I don’t force my kids to eat their vegetables. In fact, I don’t force them to eat anything, really. This isn’t out of laziness, and it’s not because I don’t place healthful eating habits near the top of the list of things I want to teach my children. It’s because I don’t believe that strategy works, and I value long-term success over short-term wins.
There are a couple of key things that contribute to this philosophy. First, I think that forcing a kid to eat something is a complete joke to begin with. There are 3 things you can’t force another person to do: eat, sleep and poop. Now, you can create an environment that hopefully will entice them to go along with your plan and you can establish healthy habits that encourage healthy behaviors, but every parent of a strong-willed child can tell you that short of physical harm you can’t actually force them to do any of those things. Ever tried to get a kid who’s afraid to poop on the potty to do it? You can bribe or threaten them with everything you can think of, but that kid has already figured out that they actually have the upper hand. You simply cannot force them to do it. They can hold it until naptime and go in their pull-up if they want to, and there is next to nothing you can do about it. The same is true for eating and sleeping; you can bribe and threaten, but if they want to be stubborn and hold out, they can.
Now this is where some parents will say that they will simply hold firm and force their kids to sit at the dinner table until they’ve cleaned their plate. Come hell or high water, they WILL eat that broccoli. For some kids, you may be able to outlast them, and they’ll just give in. Even if this is the case, however, what have you really won? You’ve proven that you can be more stubborn than your child. I would submit, though, that while you may have won that particular battle, you’re not winning any wars.
For me, I know that I have to go back and examine my true intentions.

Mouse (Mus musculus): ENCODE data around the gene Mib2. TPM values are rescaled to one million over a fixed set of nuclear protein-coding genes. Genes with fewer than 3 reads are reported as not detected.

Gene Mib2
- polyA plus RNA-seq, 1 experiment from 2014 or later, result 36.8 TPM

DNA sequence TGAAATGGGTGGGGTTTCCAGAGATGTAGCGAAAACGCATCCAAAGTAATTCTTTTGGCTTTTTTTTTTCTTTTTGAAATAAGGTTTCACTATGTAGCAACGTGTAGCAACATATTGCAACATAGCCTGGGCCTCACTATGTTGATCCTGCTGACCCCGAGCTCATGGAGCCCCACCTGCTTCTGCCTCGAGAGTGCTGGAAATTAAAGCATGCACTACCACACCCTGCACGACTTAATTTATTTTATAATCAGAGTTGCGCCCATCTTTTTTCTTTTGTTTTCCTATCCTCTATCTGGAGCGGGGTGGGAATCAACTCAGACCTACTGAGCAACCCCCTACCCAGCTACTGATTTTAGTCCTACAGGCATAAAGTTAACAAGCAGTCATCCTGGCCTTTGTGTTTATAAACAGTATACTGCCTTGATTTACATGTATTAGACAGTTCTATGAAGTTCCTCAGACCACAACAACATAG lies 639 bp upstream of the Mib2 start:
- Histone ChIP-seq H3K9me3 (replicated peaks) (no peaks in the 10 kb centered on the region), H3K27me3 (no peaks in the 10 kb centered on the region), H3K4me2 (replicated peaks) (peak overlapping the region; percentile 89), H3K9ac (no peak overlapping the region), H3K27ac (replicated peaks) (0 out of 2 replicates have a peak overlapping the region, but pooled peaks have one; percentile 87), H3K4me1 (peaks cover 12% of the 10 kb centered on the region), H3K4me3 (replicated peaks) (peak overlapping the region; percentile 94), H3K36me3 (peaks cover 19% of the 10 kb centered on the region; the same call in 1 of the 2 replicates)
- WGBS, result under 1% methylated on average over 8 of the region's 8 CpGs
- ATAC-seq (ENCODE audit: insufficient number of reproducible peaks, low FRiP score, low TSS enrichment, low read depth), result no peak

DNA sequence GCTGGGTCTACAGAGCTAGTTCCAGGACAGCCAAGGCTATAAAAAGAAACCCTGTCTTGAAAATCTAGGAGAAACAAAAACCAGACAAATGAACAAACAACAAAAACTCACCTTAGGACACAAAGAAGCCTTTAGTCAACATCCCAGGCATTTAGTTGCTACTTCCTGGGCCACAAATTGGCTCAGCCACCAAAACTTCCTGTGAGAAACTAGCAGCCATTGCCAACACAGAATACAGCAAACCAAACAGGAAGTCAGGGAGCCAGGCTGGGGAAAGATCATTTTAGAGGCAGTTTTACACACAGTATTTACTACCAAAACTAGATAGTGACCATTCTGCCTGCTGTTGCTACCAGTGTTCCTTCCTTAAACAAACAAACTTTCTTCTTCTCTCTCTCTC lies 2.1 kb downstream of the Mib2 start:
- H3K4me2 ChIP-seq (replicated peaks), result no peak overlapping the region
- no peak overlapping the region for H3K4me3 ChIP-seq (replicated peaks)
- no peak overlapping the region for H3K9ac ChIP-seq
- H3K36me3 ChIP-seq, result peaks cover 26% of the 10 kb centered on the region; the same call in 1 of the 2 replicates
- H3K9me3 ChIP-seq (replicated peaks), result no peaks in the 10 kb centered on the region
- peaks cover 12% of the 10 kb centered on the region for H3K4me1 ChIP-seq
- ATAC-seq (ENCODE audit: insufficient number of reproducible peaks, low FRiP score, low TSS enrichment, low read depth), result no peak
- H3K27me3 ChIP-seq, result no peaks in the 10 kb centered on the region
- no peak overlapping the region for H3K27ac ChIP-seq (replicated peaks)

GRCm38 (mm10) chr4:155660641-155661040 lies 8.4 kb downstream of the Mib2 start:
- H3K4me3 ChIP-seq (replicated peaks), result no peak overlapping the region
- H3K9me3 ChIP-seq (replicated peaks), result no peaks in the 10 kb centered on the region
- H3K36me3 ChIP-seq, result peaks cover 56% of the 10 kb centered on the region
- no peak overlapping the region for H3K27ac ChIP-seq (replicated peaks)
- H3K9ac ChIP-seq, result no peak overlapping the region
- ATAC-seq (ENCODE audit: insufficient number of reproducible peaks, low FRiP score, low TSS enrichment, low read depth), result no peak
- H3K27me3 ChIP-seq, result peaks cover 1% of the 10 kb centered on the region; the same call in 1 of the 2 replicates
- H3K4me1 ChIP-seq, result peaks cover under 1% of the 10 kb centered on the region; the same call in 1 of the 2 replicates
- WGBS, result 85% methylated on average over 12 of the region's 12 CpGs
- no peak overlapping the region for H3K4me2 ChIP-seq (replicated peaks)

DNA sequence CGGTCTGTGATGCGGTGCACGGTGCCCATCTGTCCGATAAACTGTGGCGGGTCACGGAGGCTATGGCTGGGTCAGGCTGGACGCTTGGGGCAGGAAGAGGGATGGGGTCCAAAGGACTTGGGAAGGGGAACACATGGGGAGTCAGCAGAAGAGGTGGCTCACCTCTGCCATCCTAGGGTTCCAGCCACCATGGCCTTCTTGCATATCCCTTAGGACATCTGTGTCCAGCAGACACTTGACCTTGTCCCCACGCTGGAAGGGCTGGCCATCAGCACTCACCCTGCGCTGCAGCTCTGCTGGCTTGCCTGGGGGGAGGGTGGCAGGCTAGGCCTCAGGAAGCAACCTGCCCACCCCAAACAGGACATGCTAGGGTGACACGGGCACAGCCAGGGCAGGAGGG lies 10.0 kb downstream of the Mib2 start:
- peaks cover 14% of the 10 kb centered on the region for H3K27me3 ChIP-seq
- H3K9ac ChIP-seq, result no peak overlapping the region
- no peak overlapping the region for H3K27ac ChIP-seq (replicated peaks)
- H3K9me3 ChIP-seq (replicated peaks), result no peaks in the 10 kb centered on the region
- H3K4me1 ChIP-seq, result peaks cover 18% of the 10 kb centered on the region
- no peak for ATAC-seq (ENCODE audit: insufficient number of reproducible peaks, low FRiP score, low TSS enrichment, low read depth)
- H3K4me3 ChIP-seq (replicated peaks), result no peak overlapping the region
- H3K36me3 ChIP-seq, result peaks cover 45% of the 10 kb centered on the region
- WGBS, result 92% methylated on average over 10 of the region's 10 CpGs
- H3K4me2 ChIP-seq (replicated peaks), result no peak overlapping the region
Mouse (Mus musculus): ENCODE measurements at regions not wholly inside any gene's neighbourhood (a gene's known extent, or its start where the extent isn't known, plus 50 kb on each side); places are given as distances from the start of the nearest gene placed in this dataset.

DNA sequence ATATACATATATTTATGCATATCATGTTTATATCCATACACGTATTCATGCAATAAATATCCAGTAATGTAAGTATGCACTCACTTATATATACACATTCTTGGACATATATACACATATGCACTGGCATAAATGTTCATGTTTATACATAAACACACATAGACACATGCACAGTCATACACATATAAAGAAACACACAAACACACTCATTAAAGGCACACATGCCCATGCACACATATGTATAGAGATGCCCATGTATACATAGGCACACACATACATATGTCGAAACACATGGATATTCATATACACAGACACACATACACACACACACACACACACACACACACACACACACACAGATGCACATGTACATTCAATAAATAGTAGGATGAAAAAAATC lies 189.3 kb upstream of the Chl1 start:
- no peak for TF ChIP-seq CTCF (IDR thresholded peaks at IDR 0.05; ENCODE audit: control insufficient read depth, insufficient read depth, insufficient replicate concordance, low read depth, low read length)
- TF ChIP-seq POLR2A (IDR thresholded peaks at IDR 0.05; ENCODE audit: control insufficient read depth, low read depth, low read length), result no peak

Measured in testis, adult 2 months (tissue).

Is my goal to prove to my kid that I am, in fact, the big, bad boss and that I can make them do something if I so choose? Or is my goal to help my child learn healthy eating habits that they will carry into adulthood?
Am I doing this to reassure myself that I am a conscientious parent and that I’m doing what good parents are supposed to do? Or are my actions intended to help my child form a healthy relationship with food that will contribute to a healthy lifestyle for decades to come?
When I think about it that way, I realize that what I’m really after is teaching my children to choose the right things instead of simply forcing the right things upon them. There are only a finite number of years that I will hold a place of significant influence over them, and once they are adolescents and adults they will choose whatever they please. If I have bullied them into doing what I want them to do, what’s the first thing they’ll do once they have freedom from me? Exactly the opposite of what I’ve demanded. And then all of the fighting and fussing and arguing have been absolutely for nothing.
So, here’s where I’ve landed.
First and foremost, I know that the most important long-term influence I have on my kids is what I do, not what I say. If I want them to eat healthfully and value nutritious foods, setting a good example is my first priority. I can’t tell you how many times I see mothers at a restaurant when they’ve ordered a plate of French fries for themselves and a fruit bowl for their toddler and they can’t see the irony in holding your children to a standard higher than what you’re willing to adhere to yourself.
Second, I gravitate toward the ideas put forth by a dietitian named Ellyn Satter (although I’ll admit I don’t implement all of these things well). She advocates what she calls a division of responsibility in feeding children. Parents are responsible for what food is served, and children are responsible for deciding how much to eat (or whether to eat at all). This takes the power struggle out of the equation because as any dietitian will tell you- combine control issues with food, and you’ve got a problem. Different people may manifest these issues differently- anywhere from overeating to anorexia- but food plus control (or lack thereof) equals a problem. So I adhere to the idea that it’s my job to offer nutritious choices, but it’s not my job to make them eat it.
Third, I take a deep breath and remember that whether my kid eats two green beans or twelve, it is not the end of the world. In reality, the nutrition a child needs is available even in very small quantities of fruits and vegetables, especially now that many of our foods are fortified with vitamins and minerals. (Just ask your pediatrician if you don’t believe me). I don’t put hidden vegetables underneath the cheese of their pizza or sneak spinach into their milkshakes because ultimately I think one of the most counter-productive things I can do is assert my anxiety about the issue onto my kid. I also don’t want to put my own needs of being seen by others as a good parent before what is truly helpful for my kids.
I want to be faithful in teaching the right things and then rest in the confidence that my children will grow to make their own decisions. They may not always choose what I would choose for them, but that’s okay. They will be okay. I’m sure of it.